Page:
Although the concept of the battle speech as a distinct historical genre can be traced back to Homer and Herodotus, it was Thucydides who set forth the conventions future historians would seek to emulate. According to these conventions, the battle speech had to both keep to what was said and what was probably said given the situation; they also drew heavily on such themes as the nobility of giving one’s life for their country, earning the favour of the gods, and crossroads where one must vanquish or die. The Thucydidean battle speech conventions were later employed to good effect by Polybius in his account of the First Punic War.

Theme: Joseph Hall, "The Battle of Cape Ecnomus - War on the waves"

In 256 BC , Rome’s strategic plan for how the war was to be won involved a direct landing in Africa itself. To this end, scores of legionaries embarked upon ships laid on for the voyage. When the enormous fleet finally set sail each ship was crowded with men and materiel for the coming campaign, and included both consuls themselves. En-route to Africa however, the fleet encountered the vast navy of Carthage near Cape Ecnomus, south of Sicily. With over a quarter of a million men reputedly aboard close to seven hundred ships, the titanic engagement that followed has gone down in history as the largest naval battle ever fought.

Theme: Arnold Blumberg, "The Battle of Tunis, 255 BC - Rome’s disastrous North-African interlude"

The war between Rome and Carthage for the mastery of the western Mediterranean had arrived at a tipping point by the year 255 BC . Since 264 BC , the conflict on land between the two republics had revolved around control of the island of Sicily, the wealthiest and most strategically placed spot in the entire region due to its geographical position in the centre of the Mediterranean Sea, and the fact that it served as a bridge between Africa and Europe. A plan by the Romans to switch the centre of gravity of the ground war from Sicily to Africa resulted in an unanticipated Roman battlefield defeat and added years of fighting to the First Punic War.

The find: Josho Brouwers, "A gilded bronze cuirass from a Punic grave - The beautiful body"

Earlier in 2015, the National Museum of Antiquities in Leiden, the Netherlands, organized an exhibition on Carthage. A large number of beautiful artefacts were transported from Tunisia to be exhibited in the museum, including a beautiful example of a cuirass that not only highlights the splendour of the Carthaginian war machine, but also its cosmopolitan nature.

Fiction: Marcus Pailing, "We left our dead at the Polytimetos"

We watched the barbarians from the walls of Marakanda. They preened and postured, making their sturdy mounts prance and wheel as if in a dance – it was like a savage mating ritual, even. Yet this was no mere entertainment. Instead it was a challenge, and we all knew it.

Special: Wassilis Stephan Linidis, "Recreating an extra-heavy Archaic Greek hoplite - Like a bronze statue of Ares"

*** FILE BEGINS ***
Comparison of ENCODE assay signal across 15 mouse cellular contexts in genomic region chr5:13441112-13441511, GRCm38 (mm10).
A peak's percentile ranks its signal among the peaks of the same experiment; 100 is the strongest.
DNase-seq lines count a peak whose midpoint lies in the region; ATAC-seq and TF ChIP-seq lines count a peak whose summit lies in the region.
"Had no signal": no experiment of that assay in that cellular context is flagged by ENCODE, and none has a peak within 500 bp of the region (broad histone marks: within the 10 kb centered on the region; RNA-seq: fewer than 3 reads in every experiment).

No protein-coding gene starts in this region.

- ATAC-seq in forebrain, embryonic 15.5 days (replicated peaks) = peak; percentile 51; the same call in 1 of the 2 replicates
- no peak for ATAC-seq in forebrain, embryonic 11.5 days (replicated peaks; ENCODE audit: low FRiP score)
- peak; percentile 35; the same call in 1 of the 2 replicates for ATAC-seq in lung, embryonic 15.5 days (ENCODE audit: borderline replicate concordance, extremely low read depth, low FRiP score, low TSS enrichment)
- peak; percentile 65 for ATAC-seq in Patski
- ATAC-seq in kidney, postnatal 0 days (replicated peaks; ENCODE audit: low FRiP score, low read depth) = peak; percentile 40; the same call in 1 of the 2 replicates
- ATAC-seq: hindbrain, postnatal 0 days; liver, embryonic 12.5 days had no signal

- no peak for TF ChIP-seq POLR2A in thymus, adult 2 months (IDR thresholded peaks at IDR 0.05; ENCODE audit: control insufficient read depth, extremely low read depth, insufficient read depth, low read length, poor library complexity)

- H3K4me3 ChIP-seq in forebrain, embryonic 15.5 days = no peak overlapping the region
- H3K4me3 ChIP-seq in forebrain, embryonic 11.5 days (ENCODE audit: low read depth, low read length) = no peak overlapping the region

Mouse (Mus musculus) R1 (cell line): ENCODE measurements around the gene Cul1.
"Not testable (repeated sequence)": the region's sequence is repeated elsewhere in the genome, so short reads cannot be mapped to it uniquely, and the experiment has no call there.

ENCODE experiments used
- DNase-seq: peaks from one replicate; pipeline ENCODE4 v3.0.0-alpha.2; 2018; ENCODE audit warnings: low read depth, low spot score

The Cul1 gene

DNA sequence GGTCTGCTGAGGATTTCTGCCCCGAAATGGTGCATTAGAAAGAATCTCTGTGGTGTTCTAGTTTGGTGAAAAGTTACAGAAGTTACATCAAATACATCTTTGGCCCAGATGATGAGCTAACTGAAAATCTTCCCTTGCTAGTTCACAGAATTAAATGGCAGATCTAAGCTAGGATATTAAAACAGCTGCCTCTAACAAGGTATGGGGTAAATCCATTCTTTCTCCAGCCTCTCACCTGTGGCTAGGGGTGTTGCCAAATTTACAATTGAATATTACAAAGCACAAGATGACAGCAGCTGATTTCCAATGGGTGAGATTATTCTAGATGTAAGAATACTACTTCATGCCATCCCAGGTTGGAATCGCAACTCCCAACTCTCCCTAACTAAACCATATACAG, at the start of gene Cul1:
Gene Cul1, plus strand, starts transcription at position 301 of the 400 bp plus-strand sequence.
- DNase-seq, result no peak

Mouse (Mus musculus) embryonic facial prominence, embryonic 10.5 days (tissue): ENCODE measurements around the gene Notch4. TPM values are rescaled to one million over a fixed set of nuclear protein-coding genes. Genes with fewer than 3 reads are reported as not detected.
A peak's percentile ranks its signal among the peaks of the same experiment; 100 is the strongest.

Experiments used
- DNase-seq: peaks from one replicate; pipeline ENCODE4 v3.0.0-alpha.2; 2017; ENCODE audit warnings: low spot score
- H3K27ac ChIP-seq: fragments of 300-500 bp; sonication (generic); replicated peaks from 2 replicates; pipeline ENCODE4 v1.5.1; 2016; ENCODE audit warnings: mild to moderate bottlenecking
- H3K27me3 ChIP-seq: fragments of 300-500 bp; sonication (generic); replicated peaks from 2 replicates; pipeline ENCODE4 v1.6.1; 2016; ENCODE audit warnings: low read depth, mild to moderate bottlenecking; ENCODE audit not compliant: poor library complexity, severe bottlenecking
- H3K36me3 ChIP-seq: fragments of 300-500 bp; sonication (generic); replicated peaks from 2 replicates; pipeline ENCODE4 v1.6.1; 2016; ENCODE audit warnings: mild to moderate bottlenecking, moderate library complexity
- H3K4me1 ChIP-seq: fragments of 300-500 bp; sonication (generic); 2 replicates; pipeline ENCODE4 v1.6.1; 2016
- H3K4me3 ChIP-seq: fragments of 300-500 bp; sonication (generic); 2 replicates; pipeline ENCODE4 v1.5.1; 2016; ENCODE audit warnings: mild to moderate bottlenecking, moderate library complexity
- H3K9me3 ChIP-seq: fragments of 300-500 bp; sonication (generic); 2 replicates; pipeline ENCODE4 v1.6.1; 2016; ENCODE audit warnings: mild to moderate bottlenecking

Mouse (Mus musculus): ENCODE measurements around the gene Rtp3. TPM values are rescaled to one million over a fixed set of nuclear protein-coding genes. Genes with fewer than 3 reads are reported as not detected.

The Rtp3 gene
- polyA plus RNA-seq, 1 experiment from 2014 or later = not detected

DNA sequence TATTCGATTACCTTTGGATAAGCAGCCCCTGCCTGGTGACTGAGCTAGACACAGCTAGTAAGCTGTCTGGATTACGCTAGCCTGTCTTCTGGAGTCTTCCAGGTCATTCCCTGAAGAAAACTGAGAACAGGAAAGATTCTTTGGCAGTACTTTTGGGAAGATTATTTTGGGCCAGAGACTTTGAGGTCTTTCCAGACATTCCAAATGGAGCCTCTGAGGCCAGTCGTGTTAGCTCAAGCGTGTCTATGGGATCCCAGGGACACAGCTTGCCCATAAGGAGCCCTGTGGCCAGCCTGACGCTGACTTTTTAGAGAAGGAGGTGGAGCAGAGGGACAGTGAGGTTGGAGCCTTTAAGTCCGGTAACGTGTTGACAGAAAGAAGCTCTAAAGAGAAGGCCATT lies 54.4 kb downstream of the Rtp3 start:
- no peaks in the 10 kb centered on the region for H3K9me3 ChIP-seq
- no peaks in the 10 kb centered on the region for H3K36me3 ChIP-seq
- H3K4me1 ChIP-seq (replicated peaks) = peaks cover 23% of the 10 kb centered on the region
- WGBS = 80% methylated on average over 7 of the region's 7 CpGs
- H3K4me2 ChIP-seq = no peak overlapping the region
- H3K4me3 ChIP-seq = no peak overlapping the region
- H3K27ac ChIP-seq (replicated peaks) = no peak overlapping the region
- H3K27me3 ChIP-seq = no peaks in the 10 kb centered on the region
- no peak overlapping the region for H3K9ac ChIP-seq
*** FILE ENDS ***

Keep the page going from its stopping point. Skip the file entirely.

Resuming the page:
When we think of Greek hoplites, most think about the typical Classical hoplite with a Corinthian helmet, a cuirass, greaves, and shield. While the hoplite dominated Greek infantry warfare, this type of soldier underwent significant equipment changes over time. However, most reenactors choose the Persian Wars period for their impressions, with only a handful going for a later Classical kit and even fewer exploring earlier phases of hoplite warfare. But exploring these earlier stages in particular offers a fascinating journey.

The debate: Owen Rees and Jason Crowley, "Was there mental trauma in ancient warfare - PTSD in ancient Greece"

For over fifteen years it has been an accepted historical practice to refer to episodes within ancient Greek history, and portrayals of characters in Greek drama, as exhibiting behaviours akin to modern veterans suffering with Post-traumatic Stress Disorder (PTSD ). Indeed, it is becoming more and more common that figures from ancient history are being retrospectively diagnosed with PTSD. Yet, to date no book length treatment exists to debate the validity of this implied universalism: that PTSD can be found and equated in history, with little regard for the social and chronological boundaries that separate the present from the past.

Hollywood Romans: Graham Sumner, "The Roman army on screen, part 2 - Quo Vadis (1951)" Caesar and Cleopatra (1945) had been a vain attempt by the British film industry to take on Hollywood. However, in the next decade Hollywood itself was indeed under threat, not from Britain but from the rapid rise in popularity of television. Hollywood believed that big budget blockbuster films set in ancient Rome made with the very latest film and sound technology, shown on extra large screens, were one answer to win back audiences. Consequently, the 1950s ushered in a golden age of epic movies.